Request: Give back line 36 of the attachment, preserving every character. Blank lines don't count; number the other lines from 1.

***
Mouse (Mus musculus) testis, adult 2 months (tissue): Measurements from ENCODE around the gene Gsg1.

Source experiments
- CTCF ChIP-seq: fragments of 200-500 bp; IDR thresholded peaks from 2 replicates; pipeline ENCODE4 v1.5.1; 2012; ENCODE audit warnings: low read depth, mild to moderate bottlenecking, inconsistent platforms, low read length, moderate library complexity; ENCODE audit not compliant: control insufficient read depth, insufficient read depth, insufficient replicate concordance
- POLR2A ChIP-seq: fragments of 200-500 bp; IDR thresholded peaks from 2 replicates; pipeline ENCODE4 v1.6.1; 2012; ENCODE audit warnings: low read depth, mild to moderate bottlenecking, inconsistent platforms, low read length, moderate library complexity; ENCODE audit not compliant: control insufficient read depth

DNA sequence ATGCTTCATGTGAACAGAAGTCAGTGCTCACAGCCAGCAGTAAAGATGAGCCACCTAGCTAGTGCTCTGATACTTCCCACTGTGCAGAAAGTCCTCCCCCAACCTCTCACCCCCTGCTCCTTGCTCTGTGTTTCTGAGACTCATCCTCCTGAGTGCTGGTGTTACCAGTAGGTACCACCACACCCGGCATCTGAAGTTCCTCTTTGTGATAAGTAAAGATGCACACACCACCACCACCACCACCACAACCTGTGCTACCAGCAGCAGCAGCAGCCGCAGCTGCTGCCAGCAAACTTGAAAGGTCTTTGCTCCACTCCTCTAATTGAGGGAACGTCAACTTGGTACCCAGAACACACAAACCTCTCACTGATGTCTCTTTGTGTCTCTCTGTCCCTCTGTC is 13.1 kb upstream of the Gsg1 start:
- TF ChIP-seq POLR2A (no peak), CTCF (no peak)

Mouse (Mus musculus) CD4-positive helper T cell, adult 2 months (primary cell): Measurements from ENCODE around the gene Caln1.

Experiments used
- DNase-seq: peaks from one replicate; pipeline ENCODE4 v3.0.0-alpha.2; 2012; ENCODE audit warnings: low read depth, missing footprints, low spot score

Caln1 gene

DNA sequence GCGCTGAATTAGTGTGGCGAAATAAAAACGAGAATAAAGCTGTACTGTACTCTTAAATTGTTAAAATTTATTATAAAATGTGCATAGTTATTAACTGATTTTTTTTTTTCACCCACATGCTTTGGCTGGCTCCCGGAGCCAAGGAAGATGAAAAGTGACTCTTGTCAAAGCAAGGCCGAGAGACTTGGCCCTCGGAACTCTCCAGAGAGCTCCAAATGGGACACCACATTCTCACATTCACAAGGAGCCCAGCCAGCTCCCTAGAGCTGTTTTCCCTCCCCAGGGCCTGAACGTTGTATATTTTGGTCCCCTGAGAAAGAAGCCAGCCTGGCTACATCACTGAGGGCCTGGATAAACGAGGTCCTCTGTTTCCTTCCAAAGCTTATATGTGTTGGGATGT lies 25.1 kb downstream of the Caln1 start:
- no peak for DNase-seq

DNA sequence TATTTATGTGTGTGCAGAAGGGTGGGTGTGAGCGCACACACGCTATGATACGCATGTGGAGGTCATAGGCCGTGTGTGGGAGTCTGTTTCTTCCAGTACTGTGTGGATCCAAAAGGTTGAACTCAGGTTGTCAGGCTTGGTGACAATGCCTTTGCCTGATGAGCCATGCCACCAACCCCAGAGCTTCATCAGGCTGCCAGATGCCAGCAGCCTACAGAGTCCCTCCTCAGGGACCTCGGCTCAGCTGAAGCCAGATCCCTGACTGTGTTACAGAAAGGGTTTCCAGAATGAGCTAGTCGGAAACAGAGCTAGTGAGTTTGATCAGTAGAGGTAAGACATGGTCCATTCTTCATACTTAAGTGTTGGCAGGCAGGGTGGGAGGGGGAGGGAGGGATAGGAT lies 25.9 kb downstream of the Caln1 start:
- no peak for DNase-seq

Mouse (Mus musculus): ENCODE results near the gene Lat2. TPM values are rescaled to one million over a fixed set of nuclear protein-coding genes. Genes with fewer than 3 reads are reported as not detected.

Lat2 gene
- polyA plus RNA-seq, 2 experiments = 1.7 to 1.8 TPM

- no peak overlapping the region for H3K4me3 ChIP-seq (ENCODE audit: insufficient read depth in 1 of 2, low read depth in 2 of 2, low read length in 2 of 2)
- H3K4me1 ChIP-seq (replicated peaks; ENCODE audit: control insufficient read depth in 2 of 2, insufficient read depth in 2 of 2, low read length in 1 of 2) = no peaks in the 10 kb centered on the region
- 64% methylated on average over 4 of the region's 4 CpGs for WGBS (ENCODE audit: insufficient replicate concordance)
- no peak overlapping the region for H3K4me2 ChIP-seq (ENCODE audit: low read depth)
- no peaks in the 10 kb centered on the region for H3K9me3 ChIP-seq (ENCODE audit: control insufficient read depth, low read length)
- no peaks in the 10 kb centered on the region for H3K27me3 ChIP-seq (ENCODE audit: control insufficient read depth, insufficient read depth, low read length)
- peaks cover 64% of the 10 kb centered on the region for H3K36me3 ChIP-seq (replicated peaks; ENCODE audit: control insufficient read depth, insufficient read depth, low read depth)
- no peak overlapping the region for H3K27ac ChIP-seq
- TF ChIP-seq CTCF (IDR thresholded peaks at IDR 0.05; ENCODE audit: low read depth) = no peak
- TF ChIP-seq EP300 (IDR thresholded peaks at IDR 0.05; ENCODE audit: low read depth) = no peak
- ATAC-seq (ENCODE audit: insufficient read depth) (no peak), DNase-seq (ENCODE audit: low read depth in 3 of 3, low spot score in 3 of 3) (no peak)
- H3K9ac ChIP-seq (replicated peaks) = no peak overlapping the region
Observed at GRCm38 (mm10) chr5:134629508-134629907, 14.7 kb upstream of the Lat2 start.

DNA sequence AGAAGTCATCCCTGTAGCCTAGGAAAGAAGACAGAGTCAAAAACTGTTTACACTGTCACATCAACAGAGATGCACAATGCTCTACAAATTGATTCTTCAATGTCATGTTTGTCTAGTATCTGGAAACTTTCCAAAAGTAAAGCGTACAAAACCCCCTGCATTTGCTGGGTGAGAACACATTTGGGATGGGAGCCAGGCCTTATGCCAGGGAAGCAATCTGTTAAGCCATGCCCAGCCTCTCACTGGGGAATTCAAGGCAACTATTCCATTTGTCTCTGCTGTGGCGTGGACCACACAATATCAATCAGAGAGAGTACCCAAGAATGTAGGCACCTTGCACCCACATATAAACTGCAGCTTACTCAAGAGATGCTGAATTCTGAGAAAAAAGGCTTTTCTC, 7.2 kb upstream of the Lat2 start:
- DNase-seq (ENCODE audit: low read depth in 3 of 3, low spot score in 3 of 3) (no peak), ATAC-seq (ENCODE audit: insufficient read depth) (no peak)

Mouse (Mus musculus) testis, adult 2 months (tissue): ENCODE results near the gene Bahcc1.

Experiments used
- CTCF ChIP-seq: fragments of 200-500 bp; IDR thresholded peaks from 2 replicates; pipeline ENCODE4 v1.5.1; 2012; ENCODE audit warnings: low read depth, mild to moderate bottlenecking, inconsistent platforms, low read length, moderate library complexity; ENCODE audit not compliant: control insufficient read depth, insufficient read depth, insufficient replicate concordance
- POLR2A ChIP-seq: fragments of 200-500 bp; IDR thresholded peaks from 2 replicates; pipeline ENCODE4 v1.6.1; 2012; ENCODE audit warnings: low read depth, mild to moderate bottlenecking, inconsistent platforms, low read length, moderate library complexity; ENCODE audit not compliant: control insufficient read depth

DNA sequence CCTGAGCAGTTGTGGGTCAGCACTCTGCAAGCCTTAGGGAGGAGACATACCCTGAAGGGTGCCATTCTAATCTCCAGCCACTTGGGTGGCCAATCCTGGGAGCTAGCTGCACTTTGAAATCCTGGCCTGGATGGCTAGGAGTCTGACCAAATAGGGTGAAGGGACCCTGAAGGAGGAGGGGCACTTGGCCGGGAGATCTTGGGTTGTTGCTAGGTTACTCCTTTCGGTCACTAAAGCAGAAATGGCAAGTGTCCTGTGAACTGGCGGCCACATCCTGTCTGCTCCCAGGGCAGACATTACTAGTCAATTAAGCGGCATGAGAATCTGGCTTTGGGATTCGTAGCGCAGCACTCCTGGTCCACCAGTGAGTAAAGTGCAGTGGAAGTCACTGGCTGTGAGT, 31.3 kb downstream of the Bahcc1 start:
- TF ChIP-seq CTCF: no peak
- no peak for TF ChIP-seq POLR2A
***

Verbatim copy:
- POLR2A ChIP-seq: fragments of 200-500 bp; IDR thresholded peaks from 2 replicates; pipeline ENCODE4 v1.6.1; 2012; ENCODE audit warnings: low read depth, mild to moderate bottlenecking, inconsistent platforms, low read length, moderate library complexity; ENCODE audit not compliant: control insufficient read depth